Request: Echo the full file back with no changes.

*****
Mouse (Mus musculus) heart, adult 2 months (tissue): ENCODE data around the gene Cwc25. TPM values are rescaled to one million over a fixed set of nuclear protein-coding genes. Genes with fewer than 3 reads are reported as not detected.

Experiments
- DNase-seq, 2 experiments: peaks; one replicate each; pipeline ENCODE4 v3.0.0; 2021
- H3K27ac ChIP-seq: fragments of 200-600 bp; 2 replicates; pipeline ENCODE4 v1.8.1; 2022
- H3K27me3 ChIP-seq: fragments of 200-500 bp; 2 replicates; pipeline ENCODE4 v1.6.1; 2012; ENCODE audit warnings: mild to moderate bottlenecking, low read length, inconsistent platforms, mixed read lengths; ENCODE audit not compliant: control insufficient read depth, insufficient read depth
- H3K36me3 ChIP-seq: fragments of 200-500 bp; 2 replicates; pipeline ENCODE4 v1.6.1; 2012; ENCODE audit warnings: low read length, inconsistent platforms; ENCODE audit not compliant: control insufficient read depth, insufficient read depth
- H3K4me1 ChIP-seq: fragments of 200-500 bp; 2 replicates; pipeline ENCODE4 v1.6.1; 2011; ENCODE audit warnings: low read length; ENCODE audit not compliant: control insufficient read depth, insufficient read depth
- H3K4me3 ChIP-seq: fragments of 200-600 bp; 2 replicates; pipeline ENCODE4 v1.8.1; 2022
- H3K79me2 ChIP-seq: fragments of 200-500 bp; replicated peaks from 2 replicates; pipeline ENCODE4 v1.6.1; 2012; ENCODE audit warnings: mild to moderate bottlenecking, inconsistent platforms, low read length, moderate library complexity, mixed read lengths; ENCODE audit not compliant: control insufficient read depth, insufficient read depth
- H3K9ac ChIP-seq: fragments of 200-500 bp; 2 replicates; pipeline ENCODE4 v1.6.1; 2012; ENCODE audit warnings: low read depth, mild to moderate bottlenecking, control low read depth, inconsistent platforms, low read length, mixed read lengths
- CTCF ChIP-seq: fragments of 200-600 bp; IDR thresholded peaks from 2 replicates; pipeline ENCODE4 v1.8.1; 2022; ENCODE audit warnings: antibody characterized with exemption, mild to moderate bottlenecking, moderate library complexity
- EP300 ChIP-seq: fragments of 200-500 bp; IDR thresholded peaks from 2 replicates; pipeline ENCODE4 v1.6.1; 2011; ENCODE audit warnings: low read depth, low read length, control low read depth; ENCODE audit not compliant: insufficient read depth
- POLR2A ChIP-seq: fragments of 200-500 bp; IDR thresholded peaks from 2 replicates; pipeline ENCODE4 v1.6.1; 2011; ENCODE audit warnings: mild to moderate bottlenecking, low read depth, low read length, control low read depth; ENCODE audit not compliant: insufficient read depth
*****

Mouse (Mus musculus) heart, adult 2 months (tissue): ENCODE data around the gene Cwc25. TPM values are rescaled to one million over a fixed set of nuclear protein-coding genes. Genes with fewer than 3 reads are reported as not detected.

Experiments
- DNase-seq, 2 experiments: peaks; one replicate each; pipeline ENCODE4 v3.0.0; 2021
- H3K27ac ChIP-seq: fragments of 200-600 bp; 2 replicates; pipeline ENCODE4 v1.8.1; 2022
- H3K27me3 ChIP-seq: fragments of 200-500 bp; 2 replicates; pipeline ENCODE4 v1.6.1; 2012; ENCODE audit warnings: mild to moderate bottlenecking, low read length, inconsistent platforms, mixed read lengths; ENCODE audit not compliant: control insufficient read depth, insufficient read depth
- H3K36me3 ChIP-seq: fragments of 200-500 bp; 2 replicates; pipeline ENCODE4 v1.6.1; 2012; ENCODE audit warnings: low read length, inconsistent platforms; ENCODE audit not compliant: control insufficient read depth, insufficient read depth
- H3K4me1 ChIP-seq: fragments of 200-500 bp; 2 replicates; pipeline ENCODE4 v1.6.1; 2011; ENCODE audit warnings: low read length; ENCODE audit not compliant: control insufficient read depth, insufficient read depth
- H3K4me3 ChIP-seq: fragments of 200-600 bp; 2 replicates; pipeline ENCODE4 v1.8.1; 2022
- H3K79me2 ChIP-seq: fragments of 200-500 bp; replicated peaks from 2 replicates; pipeline ENCODE4 v1.6.1; 2012; ENCODE audit warnings: mild to moderate bottlenecking, inconsistent platforms, low read length, moderate library complexity, mixed read lengths; ENCODE audit not compliant: control insufficient read depth, insufficient read depth
- H3K9ac ChIP-seq: fragments of 200-500 bp; 2 replicates; pipeline ENCODE4 v1.6.1; 2012; ENCODE audit warnings: low read depth, mild to moderate bottlenecking, control low read depth, inconsistent platforms, low read length, mixed read lengths
- CTCF ChIP-seq: fragments of 200-600 bp; IDR thresholded peaks from 2 replicates; pipeline ENCODE4 v1.8.1; 2022; ENCODE audit warnings: antibody characterized with exemption, mild to moderate bottlenecking, moderate library complexity
- EP300 ChIP-seq: fragments of 200-500 bp; IDR thresholded peaks from 2 replicates; pipeline ENCODE4 v1.6.1; 2011; ENCODE audit warnings: low read depth, low read length, control low read depth; ENCODE audit not compliant: insufficient read depth
- POLR2A ChIP-seq: fragments of 200-500 bp; IDR thresholded peaks from 2 replicates; pipeline ENCODE4 v1.6.1; 2011; ENCODE audit warnings: mild to moderate bottlenecking, low read depth, low read length, control low read depth; ENCODE audit not compliant: insufficient read depth